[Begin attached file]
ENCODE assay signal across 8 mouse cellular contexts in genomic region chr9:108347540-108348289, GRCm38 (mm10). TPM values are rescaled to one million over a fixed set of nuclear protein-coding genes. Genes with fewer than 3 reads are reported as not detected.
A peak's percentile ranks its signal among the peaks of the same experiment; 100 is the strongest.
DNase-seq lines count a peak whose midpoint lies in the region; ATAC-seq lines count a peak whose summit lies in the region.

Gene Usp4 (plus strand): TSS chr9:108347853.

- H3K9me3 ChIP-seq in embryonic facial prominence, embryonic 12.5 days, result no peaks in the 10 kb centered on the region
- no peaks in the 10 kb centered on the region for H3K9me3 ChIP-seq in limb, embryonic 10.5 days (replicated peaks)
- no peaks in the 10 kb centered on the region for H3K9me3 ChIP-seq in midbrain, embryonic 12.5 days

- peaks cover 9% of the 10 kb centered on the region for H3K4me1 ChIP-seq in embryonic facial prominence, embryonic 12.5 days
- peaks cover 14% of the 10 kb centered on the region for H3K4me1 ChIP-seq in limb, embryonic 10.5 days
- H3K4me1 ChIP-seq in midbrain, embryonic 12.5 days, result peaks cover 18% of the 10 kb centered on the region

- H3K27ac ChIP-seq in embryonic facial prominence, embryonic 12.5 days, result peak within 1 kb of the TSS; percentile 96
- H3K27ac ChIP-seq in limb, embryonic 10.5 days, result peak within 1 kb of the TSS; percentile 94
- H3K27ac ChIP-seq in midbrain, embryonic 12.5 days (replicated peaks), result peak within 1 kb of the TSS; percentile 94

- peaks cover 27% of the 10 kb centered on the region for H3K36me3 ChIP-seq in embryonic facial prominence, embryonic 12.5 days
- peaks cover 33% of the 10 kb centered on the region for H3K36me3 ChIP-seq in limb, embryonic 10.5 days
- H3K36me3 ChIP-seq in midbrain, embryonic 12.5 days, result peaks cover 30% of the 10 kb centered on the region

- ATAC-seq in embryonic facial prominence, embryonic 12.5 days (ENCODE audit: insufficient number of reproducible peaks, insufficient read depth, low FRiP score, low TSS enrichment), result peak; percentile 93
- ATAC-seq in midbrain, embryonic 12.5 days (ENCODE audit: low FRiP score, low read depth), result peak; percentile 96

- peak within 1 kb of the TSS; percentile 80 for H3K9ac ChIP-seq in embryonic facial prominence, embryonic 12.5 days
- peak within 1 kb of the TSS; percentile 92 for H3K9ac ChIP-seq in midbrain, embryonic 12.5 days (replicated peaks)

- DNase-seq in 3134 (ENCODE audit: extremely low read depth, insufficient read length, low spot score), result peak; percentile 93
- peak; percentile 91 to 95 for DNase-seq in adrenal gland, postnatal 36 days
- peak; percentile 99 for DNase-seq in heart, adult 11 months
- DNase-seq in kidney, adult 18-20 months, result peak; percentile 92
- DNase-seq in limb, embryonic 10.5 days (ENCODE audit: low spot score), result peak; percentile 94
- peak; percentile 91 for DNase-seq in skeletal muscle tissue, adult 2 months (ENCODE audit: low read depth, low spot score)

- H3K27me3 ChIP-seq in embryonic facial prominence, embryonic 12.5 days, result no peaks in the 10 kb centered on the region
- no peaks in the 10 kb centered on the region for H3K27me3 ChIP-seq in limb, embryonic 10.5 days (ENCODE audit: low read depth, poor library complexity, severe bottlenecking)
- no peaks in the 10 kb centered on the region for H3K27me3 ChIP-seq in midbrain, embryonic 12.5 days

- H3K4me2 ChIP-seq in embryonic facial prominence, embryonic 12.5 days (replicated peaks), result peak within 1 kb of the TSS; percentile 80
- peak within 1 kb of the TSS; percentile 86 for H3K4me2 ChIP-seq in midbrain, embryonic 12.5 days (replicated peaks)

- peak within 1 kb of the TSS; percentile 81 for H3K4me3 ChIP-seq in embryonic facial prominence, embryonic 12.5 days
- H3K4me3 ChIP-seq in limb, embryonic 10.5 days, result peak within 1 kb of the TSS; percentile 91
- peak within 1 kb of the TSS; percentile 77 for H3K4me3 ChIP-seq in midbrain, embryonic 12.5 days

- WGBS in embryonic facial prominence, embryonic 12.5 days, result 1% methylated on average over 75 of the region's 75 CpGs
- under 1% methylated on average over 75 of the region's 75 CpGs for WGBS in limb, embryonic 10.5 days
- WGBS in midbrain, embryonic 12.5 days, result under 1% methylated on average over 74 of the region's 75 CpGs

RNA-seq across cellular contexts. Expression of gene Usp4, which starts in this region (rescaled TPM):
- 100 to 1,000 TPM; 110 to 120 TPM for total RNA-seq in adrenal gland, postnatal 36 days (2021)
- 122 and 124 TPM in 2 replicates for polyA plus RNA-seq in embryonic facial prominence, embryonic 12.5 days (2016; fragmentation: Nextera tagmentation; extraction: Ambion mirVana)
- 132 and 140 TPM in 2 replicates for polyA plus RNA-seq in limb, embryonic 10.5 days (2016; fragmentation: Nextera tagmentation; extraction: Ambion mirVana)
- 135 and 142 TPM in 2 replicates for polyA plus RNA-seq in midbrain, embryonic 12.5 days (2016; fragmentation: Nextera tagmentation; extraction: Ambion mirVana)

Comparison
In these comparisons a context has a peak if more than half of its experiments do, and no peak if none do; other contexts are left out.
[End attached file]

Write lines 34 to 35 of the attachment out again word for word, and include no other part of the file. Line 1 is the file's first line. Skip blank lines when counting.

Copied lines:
- peak within 1 kb of the TSS; percentile 77 for H3K4me3 ChIP-seq in midbrain, embryonic 12.5 days

- WGBS in embryonic facial prominence, embryonic 12.5 days, result 1% methylated on average over 75 of the region's 75 CpGs